Mary-Arrchie’s superior ‘Donuts’ revival sprinkled with timely ideas
By Hedy Weiss Theater Criticfirstname.lastname@example.org November 6, 2012 12:12PM
Richard Cotovsky (right) and Preston Tate Jr. in Mary-Arrchie Theatre Co.'s production of "Superior Donuts" by Tracy Letts, directed by Matt Miller. | Photo by Sid Branca
When: Through Nov. 25
Where: Mary-Arrchie Theatre Co. at the Royal George Cabaret, 1641 N. Halsted
Info: (312) 988-9000; www.ticketmaster.com
Updated: December 8, 2012 6:12AM
Tracy Letts the actor is now wowing Broadway audiences with his portrayal of George in the Steppenwolf Theatre revival of “Who’s Afraid of Viginia Woolf?” But Tracy Letts the playwright, who received a Pulitzer Prize and Tony Award for his 2007 drama “August: Osage County,” is wowing Chicago audiences these days, thanks to an exceptionally fine revival of his play “Superior Donuts.”
The drama debuted at Steppenwolf just a year after “August,” subsequently moved to Broadway and has since received a more revealing and intimate staging by Mary-Arrchie Theatre, the veteran Off-Loop company.
Not surprisingly, “Donuts” became the best-selling production in Mary-Arrchie’s 27-year history when it played at the company’s Sheridan Road home and the Metropolis Theatre in Arlington Heights. Now, with most of the original Mary-Arrchie actors reprising their roles under Matt Miller’s ideally deep-fried direction, “Superior Donuts” is ideally wedged into the intimate Royal George Cabaret Theatre, directly across the street from Steppenwolf. And not only is it tremendously “engaging” (to borrow a word from Letts’ play), but it suggests this is a work that thrives in precisely such a close-up and personal venue.
Letts’ play, which careens between comedy and tragedy and is uncannily suited to this moment, is about many facets of the American dream as it looks at how race, class, history, immigrants, innate genius, bad habits, pop culture, optimism and violence all feed into the crazy business of success and failure in this country. And the marvelous actors here inhabit their roles — as well as the terrific down-on-its-luck donut-shop set designed by Jennifer Thuysing and Bob Groth — to perfection.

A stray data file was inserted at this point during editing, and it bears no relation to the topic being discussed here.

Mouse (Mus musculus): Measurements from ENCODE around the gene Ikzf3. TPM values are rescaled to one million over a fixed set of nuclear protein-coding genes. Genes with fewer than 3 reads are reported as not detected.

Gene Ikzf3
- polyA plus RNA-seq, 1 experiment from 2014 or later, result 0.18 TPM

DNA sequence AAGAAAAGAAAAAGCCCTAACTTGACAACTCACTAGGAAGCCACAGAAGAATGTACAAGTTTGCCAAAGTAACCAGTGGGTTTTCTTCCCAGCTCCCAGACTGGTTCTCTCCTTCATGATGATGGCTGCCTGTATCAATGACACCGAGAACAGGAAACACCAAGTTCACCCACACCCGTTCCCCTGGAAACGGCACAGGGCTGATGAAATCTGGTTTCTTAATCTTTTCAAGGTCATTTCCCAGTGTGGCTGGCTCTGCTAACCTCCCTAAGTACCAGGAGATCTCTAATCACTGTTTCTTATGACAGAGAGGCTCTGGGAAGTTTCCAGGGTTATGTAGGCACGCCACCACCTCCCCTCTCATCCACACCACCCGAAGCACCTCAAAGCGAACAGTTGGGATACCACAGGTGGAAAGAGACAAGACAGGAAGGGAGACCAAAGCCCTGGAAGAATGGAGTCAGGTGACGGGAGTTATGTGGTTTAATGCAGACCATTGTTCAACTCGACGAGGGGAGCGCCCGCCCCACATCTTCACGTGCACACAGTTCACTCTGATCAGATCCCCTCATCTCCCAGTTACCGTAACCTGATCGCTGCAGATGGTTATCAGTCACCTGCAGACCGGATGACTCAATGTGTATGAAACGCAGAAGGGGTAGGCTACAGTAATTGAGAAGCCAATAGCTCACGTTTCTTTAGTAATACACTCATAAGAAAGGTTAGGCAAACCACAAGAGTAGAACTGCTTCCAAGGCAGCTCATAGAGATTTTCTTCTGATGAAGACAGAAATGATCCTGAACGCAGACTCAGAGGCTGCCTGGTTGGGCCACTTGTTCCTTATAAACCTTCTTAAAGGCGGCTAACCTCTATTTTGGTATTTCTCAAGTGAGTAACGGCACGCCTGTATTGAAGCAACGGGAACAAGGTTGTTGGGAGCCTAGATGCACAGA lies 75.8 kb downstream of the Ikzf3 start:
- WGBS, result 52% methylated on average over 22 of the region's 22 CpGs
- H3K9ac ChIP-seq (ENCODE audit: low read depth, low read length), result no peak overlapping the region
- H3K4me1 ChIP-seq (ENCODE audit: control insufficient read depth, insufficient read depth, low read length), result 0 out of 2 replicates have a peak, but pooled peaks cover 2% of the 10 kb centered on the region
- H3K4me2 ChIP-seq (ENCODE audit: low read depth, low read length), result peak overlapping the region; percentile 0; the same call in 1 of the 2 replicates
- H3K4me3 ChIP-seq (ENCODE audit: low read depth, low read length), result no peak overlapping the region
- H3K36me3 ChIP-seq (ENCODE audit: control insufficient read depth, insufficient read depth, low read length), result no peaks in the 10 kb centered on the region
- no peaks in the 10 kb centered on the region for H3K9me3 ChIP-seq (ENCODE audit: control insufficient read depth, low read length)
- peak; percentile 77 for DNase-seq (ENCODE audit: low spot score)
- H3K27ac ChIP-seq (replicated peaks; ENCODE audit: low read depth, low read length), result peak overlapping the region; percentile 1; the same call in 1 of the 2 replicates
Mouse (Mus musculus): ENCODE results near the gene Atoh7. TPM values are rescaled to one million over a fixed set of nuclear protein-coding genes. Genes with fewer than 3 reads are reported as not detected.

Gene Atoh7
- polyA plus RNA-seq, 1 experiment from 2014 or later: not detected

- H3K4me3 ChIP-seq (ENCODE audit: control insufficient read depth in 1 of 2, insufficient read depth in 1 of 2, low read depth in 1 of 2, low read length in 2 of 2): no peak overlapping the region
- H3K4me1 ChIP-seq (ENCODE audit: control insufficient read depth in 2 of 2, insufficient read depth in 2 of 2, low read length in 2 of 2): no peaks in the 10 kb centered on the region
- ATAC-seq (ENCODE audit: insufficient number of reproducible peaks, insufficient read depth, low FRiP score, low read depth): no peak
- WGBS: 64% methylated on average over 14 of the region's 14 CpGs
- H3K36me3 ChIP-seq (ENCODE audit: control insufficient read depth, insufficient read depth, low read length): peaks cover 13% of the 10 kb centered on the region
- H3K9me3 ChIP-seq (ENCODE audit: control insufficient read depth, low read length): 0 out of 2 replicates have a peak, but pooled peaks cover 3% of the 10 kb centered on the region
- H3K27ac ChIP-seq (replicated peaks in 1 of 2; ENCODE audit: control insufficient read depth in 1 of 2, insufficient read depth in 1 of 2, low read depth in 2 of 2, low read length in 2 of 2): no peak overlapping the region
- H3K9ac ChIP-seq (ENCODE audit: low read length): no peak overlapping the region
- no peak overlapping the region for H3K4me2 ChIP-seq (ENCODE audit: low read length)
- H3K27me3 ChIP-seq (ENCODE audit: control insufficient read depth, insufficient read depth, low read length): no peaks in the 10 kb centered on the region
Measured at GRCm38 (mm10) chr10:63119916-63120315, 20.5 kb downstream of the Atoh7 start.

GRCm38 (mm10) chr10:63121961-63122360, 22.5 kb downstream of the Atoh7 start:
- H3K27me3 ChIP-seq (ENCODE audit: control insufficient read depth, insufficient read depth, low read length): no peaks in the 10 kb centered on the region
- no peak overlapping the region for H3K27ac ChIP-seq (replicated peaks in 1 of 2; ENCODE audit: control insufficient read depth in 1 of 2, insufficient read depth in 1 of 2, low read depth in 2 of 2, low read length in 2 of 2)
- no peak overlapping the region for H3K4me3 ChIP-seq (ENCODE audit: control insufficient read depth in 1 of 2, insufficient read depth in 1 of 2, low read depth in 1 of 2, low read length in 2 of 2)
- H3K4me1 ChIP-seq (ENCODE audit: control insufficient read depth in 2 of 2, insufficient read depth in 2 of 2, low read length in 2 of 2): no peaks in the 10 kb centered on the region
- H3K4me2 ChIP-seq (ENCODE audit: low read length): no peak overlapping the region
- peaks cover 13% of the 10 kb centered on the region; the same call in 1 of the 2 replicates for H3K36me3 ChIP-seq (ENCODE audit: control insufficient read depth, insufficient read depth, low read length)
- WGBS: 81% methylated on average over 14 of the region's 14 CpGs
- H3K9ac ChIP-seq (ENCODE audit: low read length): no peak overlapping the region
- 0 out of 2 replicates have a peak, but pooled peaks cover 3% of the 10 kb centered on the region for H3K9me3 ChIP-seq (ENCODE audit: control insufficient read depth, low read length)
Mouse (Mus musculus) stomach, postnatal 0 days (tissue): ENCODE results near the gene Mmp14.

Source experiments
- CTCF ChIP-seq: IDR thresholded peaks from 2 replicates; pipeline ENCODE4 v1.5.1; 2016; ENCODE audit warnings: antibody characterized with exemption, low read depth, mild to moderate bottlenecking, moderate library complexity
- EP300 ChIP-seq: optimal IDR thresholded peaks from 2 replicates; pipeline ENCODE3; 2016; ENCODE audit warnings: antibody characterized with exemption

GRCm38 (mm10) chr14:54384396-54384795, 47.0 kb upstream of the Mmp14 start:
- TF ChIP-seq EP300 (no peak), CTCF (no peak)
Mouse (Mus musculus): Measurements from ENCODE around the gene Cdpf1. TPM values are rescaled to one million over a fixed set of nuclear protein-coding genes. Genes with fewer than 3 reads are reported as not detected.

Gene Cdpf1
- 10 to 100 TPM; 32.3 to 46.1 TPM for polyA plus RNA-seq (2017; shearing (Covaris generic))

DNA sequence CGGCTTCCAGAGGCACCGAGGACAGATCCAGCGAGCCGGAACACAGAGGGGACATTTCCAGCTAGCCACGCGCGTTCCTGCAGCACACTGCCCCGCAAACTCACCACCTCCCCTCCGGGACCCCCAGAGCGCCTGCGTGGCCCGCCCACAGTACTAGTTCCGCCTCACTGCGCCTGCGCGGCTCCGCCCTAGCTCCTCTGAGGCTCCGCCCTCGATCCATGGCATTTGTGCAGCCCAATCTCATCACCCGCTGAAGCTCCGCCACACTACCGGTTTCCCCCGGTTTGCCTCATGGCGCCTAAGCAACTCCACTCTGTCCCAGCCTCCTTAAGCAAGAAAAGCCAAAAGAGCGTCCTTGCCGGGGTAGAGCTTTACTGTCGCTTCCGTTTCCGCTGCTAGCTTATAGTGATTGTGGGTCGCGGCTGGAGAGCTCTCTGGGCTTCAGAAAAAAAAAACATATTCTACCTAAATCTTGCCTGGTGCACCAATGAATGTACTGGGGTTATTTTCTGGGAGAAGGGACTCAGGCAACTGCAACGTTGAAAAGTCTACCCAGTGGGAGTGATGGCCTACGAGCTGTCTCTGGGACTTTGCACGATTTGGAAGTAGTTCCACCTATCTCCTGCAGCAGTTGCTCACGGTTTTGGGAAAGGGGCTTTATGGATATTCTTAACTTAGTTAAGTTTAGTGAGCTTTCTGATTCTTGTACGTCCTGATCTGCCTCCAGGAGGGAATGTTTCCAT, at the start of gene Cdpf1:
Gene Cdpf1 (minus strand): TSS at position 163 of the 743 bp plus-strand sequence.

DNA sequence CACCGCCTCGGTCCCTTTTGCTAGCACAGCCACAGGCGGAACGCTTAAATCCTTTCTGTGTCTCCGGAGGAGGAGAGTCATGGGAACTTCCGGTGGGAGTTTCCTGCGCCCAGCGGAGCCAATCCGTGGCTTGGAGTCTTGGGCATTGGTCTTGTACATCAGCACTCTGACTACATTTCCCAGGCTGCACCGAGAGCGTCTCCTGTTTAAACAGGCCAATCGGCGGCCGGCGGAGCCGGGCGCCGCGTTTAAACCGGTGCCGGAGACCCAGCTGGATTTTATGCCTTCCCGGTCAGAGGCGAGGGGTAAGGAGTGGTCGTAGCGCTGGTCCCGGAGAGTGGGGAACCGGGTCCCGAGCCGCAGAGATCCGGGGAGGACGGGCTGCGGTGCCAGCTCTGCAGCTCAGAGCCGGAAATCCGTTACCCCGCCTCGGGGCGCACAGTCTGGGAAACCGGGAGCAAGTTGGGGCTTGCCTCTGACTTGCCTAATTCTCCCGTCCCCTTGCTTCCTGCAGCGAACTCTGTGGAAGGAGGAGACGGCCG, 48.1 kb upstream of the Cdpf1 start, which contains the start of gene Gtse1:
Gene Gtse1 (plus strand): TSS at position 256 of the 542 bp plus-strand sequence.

The place is Chicago’s Uptown neighborhood, within rumbling distance of the Wilson Avenue L stop. The Starbucks-threatened donut shop is owned by Arthur Przybyszewski (Richard Cotovsky in a role he was born to play), the son of Polish immigrants. Now an aging hippie, complete with pony tail, beard and depressed spirit, he fled to Canada after being drafted for the war in Vietnam, returned to Chicago after the 1977 amnesty, married and divorced, and has been estranged from his teenage daughter for five years.
Enter Franco Wicks (Preston Tate Jr., in a light-up-the-stage performance that earned him a Jeff nomination and should make him a major contender here). A college dropout in search of a job, he has a fierce entrepeneurial spirit, a sparkling intelligence and a pile of ragged notebooks filled with the only copy of his first novel, “America Will Be.”
Arthur and Franco ultimately will bring each other back from despair, but not before they endure a great deal of pain that is leavened by Letts’ unique brand of humor.
Moving through the shop are a slew of streetwise characters, all played with great zest, including Randy (Millie Hurley, irresistible as the tough cop with a crush on Arthur); Max (Paige Smith as the Russian immigrant who owns the neighboring video store); Luther (Karl Potthoff as the gangster with an ulcer), and Lady (Joanna Maclay as an aging alcoholic bag lady).
Letts’ play is a fine companion piece to David Lindsay-Abaire’s “Good People,” the must-see play running at Steppenwolf through Nov. 17.